Election 2008

economy, voting and election, election day

How the Economy May Affect Voter Decision Making

October 29, 2008 08:31 AM
by Lindsey Chapman
Current economic woes could weigh heavily on the minds of voters this Election Day, as they make tough decisions about state spending at the polls.

Local Economies and Voter Decisions

The nation’s current financial crisis will give voters something more to consider when they make decisions on local economic spending issues this Election Day.

For example, Californians will be voting on whether to approve a $9.95 billion bond to begin construction of a high-speed train between Los Angeles and San Francisco. “My guess is that a majority of the voters instinctively would be favorable of it,” Tracey Westen, CEO of the nonpartisan Center for Governmental Studies, told the Los Angeles Daily News. “They may have second thoughts when they look at the price tag.”

The bond measure has lost its spot on the ballot before, once in 2004 because of economic concerns, and again in 2006 because funding was needed for road improvements.

This and other measures around the country may seem too expensive because they “reflect assumptions that no longer apply after recent turmoil in the stock and credit markets,” according to Daniel Wagner of the Associated Press. “Some of these could be disastrous if they happen … It could throw government into a tizzy, because there’s not a plan for what to do next,” Donald Boyd, a senior fellow at the Rockefeller Institute of Government explained.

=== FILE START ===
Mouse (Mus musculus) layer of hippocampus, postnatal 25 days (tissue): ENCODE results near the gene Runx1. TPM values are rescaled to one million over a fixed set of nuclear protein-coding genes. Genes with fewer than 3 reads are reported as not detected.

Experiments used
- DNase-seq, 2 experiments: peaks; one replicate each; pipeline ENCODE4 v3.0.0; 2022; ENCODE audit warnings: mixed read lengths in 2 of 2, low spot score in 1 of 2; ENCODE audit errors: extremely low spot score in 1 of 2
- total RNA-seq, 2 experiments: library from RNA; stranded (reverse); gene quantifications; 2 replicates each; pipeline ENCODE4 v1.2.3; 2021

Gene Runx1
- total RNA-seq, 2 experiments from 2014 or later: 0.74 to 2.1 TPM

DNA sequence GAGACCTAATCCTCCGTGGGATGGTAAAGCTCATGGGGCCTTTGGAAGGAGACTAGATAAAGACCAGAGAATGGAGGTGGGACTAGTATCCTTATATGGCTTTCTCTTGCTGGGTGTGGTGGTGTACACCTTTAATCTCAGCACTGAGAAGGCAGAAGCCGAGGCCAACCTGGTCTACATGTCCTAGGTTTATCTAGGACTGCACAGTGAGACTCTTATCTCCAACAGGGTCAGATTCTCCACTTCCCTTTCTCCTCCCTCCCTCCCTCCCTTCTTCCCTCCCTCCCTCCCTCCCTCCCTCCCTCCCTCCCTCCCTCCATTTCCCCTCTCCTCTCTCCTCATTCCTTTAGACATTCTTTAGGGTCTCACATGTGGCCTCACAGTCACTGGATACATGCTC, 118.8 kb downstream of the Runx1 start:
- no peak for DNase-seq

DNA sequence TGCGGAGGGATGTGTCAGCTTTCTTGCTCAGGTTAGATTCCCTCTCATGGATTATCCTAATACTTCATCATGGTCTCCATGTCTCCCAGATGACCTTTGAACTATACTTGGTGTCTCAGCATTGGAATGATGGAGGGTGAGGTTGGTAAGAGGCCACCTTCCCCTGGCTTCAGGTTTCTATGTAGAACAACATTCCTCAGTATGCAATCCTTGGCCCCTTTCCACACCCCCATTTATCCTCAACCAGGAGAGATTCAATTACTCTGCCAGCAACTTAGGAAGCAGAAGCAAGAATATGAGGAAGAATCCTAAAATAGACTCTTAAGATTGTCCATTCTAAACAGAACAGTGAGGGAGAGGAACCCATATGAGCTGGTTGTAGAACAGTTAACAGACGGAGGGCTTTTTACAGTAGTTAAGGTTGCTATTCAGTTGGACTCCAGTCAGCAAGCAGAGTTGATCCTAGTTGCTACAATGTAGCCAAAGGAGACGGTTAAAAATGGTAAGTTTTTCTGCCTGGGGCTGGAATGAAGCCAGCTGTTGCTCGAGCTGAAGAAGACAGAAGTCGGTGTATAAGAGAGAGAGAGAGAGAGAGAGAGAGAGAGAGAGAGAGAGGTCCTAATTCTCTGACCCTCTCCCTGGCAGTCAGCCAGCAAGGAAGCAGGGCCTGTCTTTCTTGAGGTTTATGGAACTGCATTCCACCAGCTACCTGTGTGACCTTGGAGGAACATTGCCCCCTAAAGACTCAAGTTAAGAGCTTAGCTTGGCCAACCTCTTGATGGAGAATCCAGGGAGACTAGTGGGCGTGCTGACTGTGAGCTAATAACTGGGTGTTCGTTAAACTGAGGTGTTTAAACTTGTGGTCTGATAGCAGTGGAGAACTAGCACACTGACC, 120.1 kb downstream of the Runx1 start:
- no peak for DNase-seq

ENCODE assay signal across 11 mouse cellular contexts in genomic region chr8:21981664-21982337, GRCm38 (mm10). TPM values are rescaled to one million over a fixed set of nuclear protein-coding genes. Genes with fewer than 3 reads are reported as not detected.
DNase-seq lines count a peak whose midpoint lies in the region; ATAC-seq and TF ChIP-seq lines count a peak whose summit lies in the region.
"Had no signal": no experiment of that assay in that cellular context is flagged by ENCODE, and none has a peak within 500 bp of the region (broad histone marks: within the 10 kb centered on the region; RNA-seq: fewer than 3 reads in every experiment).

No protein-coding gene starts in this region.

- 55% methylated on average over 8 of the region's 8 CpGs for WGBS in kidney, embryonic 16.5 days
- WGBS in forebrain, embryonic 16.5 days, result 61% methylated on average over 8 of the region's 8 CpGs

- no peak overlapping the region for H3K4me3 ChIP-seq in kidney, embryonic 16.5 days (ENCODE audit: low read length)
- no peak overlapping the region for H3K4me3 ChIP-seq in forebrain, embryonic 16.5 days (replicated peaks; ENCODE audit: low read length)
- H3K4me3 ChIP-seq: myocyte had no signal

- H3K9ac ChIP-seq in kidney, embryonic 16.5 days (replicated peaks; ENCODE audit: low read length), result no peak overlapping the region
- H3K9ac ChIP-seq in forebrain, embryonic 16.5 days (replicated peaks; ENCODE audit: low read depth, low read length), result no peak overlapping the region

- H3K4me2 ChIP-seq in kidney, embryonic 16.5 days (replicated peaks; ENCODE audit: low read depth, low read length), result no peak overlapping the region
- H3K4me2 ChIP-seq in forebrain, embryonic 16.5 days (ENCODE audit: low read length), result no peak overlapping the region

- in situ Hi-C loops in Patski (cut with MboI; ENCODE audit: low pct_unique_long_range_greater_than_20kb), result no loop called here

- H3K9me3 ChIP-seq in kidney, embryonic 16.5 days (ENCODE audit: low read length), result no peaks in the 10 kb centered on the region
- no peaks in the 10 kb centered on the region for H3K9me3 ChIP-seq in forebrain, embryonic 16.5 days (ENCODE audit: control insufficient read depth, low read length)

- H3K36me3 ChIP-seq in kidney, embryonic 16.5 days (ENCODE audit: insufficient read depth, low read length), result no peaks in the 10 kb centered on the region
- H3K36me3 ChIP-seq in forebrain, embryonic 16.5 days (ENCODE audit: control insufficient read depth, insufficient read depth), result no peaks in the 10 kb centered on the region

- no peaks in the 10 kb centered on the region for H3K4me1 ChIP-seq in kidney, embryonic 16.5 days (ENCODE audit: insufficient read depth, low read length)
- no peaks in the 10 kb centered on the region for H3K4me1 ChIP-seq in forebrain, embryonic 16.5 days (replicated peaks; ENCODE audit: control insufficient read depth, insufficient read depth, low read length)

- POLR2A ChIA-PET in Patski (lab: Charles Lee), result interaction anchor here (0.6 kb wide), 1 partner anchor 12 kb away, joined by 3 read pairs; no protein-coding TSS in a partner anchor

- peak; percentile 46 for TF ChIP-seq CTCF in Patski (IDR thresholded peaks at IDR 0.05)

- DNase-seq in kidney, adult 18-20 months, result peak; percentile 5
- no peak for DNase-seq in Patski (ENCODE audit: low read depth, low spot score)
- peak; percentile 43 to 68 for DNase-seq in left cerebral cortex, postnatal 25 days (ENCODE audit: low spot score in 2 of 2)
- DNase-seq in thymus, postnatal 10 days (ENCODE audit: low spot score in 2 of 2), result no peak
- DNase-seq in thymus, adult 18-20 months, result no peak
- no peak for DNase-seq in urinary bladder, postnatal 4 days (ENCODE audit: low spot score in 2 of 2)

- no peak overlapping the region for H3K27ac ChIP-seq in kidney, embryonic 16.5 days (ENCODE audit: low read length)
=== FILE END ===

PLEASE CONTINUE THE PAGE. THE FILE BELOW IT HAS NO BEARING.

South Dakota residents, meanwhile, are addressing an issue that some officials have said contributed to the current situation on Wall Street. Voters must decide whether to permit the state to prosecute firms that engage in naked short selling of stock. The measure qualified for the state’s ballot almost a year ago, but some called the idea “baffling and, probably, unnecessary.”

Dionne Searcey and Easha Anand of The Wall Street Journal wrote that supporters of the idea “are feeling a touch clairvoyant.”

A Different Sort of Conundrum

North Dakota finds itself in a slightly different situation than many other states this year. Voters must decide whether to approve one of the largest income tax cuts of the last 30 years. Taxes on oil and farm commodities have contributed to what the state treasury believes will be more than a $1 billion budget surplus when its fiscal period ends on June 30.

If approved, the plan would reduce individual income tax rates by 50 percent and corporate by 15 percent. School teachers, college officials and government employees, however, are fighting the measure, saying education and other programs will suffer.

Opinion & Analysis: An abundance of social issues

Although polls indicate that voters see the economy and presidential race as the most important issues in this year’s election, state ballots still contain a considerable number of social measures. Arizona and California voters will decide on gay marriage bans, Washington is considering a measure allowing physician-assisted suicide for terminally ill patients, and Colorado is trying to decide whether fertilized eggs deserve “the legal definition of personhood.”

As far as how these matters will affect which candidates are elected this year, Daniel A. Smith of the University of Florida, and other experts told The Hill that they likely won’t be large factors in election races.

Related Topic: The presidential election and the economy


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